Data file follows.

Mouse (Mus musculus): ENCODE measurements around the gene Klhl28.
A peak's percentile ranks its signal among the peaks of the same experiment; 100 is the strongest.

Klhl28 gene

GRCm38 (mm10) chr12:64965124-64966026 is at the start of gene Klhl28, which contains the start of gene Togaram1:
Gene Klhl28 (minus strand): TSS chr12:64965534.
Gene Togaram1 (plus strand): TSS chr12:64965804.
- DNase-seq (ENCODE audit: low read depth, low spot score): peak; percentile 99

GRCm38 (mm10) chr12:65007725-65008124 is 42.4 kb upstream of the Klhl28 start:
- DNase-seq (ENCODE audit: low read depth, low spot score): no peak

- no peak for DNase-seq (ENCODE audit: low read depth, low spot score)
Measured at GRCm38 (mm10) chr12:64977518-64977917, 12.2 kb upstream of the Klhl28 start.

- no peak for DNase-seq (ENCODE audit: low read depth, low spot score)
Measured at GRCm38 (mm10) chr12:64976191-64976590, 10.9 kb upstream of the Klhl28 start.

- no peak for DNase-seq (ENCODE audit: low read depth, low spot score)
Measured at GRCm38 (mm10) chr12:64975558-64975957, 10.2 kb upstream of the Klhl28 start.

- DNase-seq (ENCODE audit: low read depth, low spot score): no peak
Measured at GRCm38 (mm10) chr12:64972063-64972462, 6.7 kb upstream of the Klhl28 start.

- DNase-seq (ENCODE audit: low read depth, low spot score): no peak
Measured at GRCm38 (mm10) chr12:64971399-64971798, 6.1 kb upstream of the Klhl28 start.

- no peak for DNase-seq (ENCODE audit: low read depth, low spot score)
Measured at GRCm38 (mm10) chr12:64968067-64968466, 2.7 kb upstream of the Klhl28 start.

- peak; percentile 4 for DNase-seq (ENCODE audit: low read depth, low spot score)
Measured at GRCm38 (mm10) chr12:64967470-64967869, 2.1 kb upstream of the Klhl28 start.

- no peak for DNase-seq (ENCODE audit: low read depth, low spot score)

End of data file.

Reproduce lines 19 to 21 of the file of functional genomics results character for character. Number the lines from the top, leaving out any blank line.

Measured at GRCm38 (mm10) chr12:64971399-64971798, 6.1 kb upstream of the Klhl28 start.

- no peak for DNase-seq (ENCODE audit: low read depth, low spot score)
Measured at GRCm38 (mm10) chr12:64968067-64968466, 2.7 kb upstream of the Klhl28 start.